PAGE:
production increases because fixed costs are spread over more
units.
10-11
Factors to Consider When
Setting Prices
Company and Product Costs - Cost-based
pricing
• Cost-plus pricing adds a standard markup to
the cost of the product.
• Break-even pricing is the price at which total
costs are equal to total revenue and there is no
profit.
• Target profit pricing (a variation of break-even)
is the price at which the firm will break even or
make the profit it is seeking.
10-12
Factors to Consider When
Setting Prices
Other Internal and External Considerations
Affecting Price Decisions
• Customer perceptions of value set the upper
limit for prices, and costs set the lower limit.
• Companies must consider internal and external
factors when setting prices.
10-13
Price pressures
Competition creates
down pressure
POTENTIAL PERCEIVED VALUE
Marketing communication
can raise perceived value
CONSUMER’S WILLINGNESS TO PAY
Feasible price
Consumer’s
incentive to buy
range
PRICE
Producer’s reward
(contribution to fixed
cost)
VARIABLE COST
14
10-14
Factors to Consider When
Setting Prices
Other Internal Considerations Affecting
• Marketing strategy, objectives, and
marketing mix
General pricing objectives include:
–
–
–
–
–
–
–
Survival
Profit maximization
Market share leadership
Customer retention and relationship building
Attracting new customers
Opposing competitive threats
Increasing customer excitement
• Organizational considerations
– Who should set the price
– Who can influence prices
10-15
Factors to Consider When
Setting Prices
Overall Marketing Strategy, Objectives and Mix
• Target costing starts with an ideal selling price based on
consumer value considerations and then targets costs
that will ensure that the price is met.
• Non-price strategies differentiate the marketing offer to
make it worth a higher price.
10-16
Factors to Consider When Setting
Prices
Other External Considerations
• The market and demand
Types of markets: Seller’s pricing freedom varies
– Pure competition
– Monopolistic competition
– Oligopolistic competition
– Pure monopoly
• Analyzing the price-demand relationship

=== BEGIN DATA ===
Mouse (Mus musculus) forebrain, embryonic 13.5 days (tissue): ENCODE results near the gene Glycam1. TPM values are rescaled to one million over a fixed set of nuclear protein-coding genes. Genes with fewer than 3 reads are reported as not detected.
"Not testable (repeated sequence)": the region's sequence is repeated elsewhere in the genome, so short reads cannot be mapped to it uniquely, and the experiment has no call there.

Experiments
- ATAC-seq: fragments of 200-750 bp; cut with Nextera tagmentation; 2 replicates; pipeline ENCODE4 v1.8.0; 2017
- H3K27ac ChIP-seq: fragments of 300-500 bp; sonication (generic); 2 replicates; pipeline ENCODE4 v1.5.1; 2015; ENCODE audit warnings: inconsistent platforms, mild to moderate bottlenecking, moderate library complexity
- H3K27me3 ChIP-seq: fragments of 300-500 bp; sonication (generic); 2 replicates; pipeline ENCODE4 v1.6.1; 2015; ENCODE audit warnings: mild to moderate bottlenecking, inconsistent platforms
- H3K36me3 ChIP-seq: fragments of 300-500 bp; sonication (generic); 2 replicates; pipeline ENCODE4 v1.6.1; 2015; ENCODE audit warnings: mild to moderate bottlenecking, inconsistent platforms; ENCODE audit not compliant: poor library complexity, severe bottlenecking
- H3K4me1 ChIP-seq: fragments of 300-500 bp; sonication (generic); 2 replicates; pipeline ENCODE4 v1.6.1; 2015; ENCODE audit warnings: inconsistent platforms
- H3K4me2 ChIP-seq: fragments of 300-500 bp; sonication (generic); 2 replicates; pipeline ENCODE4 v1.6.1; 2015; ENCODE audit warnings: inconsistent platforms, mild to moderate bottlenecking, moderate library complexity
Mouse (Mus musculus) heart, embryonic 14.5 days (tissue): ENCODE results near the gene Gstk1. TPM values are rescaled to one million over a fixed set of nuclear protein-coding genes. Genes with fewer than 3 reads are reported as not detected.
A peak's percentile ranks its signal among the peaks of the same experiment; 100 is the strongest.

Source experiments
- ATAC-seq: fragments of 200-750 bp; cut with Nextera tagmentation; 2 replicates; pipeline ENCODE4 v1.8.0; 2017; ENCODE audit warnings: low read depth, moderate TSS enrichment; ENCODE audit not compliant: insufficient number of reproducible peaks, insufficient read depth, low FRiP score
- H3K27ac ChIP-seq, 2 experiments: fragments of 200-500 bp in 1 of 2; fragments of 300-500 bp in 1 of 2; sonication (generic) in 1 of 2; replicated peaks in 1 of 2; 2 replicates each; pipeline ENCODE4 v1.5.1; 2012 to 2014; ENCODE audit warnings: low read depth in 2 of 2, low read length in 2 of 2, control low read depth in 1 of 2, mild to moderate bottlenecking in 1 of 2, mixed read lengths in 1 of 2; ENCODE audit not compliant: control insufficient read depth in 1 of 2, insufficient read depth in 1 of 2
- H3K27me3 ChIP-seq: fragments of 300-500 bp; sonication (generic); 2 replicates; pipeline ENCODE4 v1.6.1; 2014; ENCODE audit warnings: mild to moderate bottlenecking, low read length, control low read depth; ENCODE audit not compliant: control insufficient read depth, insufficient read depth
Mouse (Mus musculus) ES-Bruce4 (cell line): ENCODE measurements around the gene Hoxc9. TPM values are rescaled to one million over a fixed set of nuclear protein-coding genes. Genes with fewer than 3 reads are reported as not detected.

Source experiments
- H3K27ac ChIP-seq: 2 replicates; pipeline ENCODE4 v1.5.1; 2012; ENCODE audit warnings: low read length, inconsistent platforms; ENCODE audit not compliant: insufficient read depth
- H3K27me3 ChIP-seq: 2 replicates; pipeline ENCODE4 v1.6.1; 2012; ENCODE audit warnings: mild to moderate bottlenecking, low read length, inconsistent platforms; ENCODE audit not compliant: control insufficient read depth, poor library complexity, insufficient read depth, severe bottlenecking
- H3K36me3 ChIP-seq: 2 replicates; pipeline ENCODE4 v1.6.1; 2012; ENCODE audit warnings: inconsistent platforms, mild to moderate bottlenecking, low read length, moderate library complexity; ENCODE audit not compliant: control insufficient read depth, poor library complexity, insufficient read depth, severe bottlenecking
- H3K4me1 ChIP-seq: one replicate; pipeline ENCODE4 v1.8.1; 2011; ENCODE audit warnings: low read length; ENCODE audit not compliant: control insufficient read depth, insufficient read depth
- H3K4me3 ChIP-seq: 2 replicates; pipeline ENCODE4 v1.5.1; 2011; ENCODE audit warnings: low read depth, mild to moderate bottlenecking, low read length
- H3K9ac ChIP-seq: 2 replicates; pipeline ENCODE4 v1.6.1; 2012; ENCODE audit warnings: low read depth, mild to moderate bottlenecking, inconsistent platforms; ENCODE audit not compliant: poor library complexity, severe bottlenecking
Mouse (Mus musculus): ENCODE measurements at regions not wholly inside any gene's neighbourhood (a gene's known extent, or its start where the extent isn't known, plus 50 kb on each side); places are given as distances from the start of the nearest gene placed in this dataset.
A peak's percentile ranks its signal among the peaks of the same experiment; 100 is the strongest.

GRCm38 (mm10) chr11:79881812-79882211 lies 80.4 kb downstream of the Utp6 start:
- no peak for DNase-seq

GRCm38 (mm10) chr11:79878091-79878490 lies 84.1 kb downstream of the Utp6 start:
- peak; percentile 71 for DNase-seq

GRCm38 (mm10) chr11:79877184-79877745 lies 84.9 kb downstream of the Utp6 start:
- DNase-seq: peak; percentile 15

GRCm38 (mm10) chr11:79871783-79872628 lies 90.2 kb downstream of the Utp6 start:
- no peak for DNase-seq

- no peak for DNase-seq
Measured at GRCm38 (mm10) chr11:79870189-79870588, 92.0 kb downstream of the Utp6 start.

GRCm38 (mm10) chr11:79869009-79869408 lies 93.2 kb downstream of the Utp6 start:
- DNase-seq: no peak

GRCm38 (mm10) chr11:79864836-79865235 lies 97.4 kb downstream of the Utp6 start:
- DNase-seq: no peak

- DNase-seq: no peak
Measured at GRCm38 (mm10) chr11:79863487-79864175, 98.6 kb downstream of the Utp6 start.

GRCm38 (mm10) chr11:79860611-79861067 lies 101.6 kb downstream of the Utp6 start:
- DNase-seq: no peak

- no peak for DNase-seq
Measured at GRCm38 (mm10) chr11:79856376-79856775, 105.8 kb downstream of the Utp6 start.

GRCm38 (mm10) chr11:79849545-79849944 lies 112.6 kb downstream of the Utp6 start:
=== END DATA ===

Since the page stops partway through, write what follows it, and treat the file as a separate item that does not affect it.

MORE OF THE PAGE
• Competitors’ strategies and prices
• Other environmental factors: economic conditions,
government actions, social concerns…
10-17
Factors to Consider When
Setting Prices
Types of Markets
• Pure competition is a market with many buyers and sellers trading
uniform commodities where no single buyer or seller has much effect
on market price.
• Monopolistic competition is a market with many buyers and sellers
who trade over a range of prices rather than a single market
price with differentiated offers.
• Oligopolistic competition is a market with few sellers because it is
difficult for sellers to enter who are highly sensitive to each other’s
pricing and marketing strategies.
• Pure monopoly is a market with only one seller. In a regulated
monopoly, the government permits a price that will yield a fair return.
In a non-regulated monopoly, companies are free to set a market
price.
10-18
Factors to Consider When
Setting Prices
Analyzing the Price-Demand Relationship
• Before setting prices, the marketer must understand the
relationship between price and demand for its products.
• The demand curve shows the number of units the
market will buy in a given period at different prices.
• Normally, demand and price are inversely related.
• Higher price = lower demand
• For prestige (luxury) goods, higher price can equal higher
demand when consumers perceive higher prices as higher
quality.
10-19
Factors to Consider When
Setting Prices
Price Elasticity of Demand
• Price elasticity of demand illustrates the response of
demand to a change in price.
• Inelastic demand occurs when demand hardly changes
when there is a small change in price.
• Elastic demand occurs when demand changes greatly for
a small change in price.
10-20
Factors to Consider When
Setting Prices
Price Elasticity of Demand
• Factors affecting price elasticity of demand
Buyers are less price sensitive when
• Unique product
• High in quality, prestige
• Substitute products are hard to find
• Total expenditure is low relative to income
• Sellers consider lowering prices if the demand is elastic
10-21
Factors to Consider When
Setting Prices
Competitors’ Strategies and Prices
• Comparison of offering in terms of customer
value
• Strength of competitors
• Competition pricing strategies
• Customer price sensitivity
10-22